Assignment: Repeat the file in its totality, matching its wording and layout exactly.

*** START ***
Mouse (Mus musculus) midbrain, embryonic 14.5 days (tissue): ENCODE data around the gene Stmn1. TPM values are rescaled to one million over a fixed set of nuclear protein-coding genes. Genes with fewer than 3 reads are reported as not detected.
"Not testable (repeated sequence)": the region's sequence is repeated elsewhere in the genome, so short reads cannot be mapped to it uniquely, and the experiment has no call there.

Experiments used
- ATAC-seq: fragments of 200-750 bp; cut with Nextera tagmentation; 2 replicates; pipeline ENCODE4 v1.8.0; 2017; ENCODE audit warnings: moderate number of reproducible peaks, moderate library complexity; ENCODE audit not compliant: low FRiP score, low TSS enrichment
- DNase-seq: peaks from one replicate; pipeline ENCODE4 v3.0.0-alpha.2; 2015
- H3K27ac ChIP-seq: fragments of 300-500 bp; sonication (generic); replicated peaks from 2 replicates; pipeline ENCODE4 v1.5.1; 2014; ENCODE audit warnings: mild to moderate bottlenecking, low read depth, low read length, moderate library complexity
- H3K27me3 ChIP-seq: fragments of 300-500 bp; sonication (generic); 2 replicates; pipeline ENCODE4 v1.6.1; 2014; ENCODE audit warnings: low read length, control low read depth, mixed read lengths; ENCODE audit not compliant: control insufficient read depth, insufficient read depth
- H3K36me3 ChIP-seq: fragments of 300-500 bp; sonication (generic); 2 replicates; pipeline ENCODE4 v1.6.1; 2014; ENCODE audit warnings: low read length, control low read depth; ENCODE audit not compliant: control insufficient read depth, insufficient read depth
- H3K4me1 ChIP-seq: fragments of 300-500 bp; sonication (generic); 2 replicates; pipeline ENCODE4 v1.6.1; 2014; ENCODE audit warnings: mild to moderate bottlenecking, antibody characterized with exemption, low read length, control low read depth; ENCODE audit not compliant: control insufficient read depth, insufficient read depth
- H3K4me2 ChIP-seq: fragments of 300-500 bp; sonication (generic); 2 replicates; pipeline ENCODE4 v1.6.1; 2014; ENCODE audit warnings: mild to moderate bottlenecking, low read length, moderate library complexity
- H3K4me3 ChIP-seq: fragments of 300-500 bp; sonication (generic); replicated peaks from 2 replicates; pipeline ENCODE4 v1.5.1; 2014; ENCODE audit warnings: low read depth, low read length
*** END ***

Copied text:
Mouse (Mus musculus) midbrain, embryonic 14.5 days (tissue): ENCODE data around the gene Stmn1. TPM values are rescaled to one million over a fixed set of nuclear protein-coding genes. Genes with fewer than 3 reads are reported as not detected.
"Not testable (repeated sequence)": the region's sequence is repeated elsewhere in the genome, so short reads cannot be mapped to it uniquely, and the experiment has no call there.

Experiments used
- ATAC-seq: fragments of 200-750 bp; cut with Nextera tagmentation; 2 replicates; pipeline ENCODE4 v1.8.0; 2017; ENCODE audit warnings: moderate number of reproducible peaks, moderate library complexity; ENCODE audit not compliant: low FRiP score, low TSS enrichment
- DNase-seq: peaks from one replicate; pipeline ENCODE4 v3.0.0-alpha.2; 2015
- H3K27ac ChIP-seq: fragments of 300-500 bp; sonication (generic); replicated peaks from 2 replicates; pipeline ENCODE4 v1.5.1; 2014; ENCODE audit warnings: mild to moderate bottlenecking, low read depth, low read length, moderate library complexity
- H3K27me3 ChIP-seq: fragments of 300-500 bp; sonication (generic); 2 replicates; pipeline ENCODE4 v1.6.1; 2014; ENCODE audit warnings: low read length, control low read depth, mixed read lengths; ENCODE audit not compliant: control insufficient read depth, insufficient read depth
- H3K36me3 ChIP-seq: fragments of 300-500 bp; sonication (generic); 2 replicates; pipeline ENCODE4 v1.6.1; 2014; ENCODE audit warnings: low read length, control low read depth; ENCODE audit not compliant: control insufficient read depth, insufficient read depth
- H3K4me1 ChIP-seq: fragments of 300-500 bp; sonication (generic); 2 replicates; pipeline ENCODE4 v1.6.1; 2014; ENCODE audit warnings: mild to moderate bottlenecking, antibody characterized with exemption, low read length, control low read depth; ENCODE audit not compliant: control insufficient read depth, insufficient read depth
- H3K4me2 ChIP-seq: fragments of 300-500 bp; sonication (generic); 2 replicates; pipeline ENCODE4 v1.6.1; 2014; ENCODE audit warnings: mild to moderate bottlenecking, low read length, moderate library complexity
- H3K4me3 ChIP-seq: fragments of 300-500 bp; sonication (generic); replicated peaks from 2 replicates; pipeline ENCODE4 v1.5.1; 2014; ENCODE audit warnings: low read depth, low read length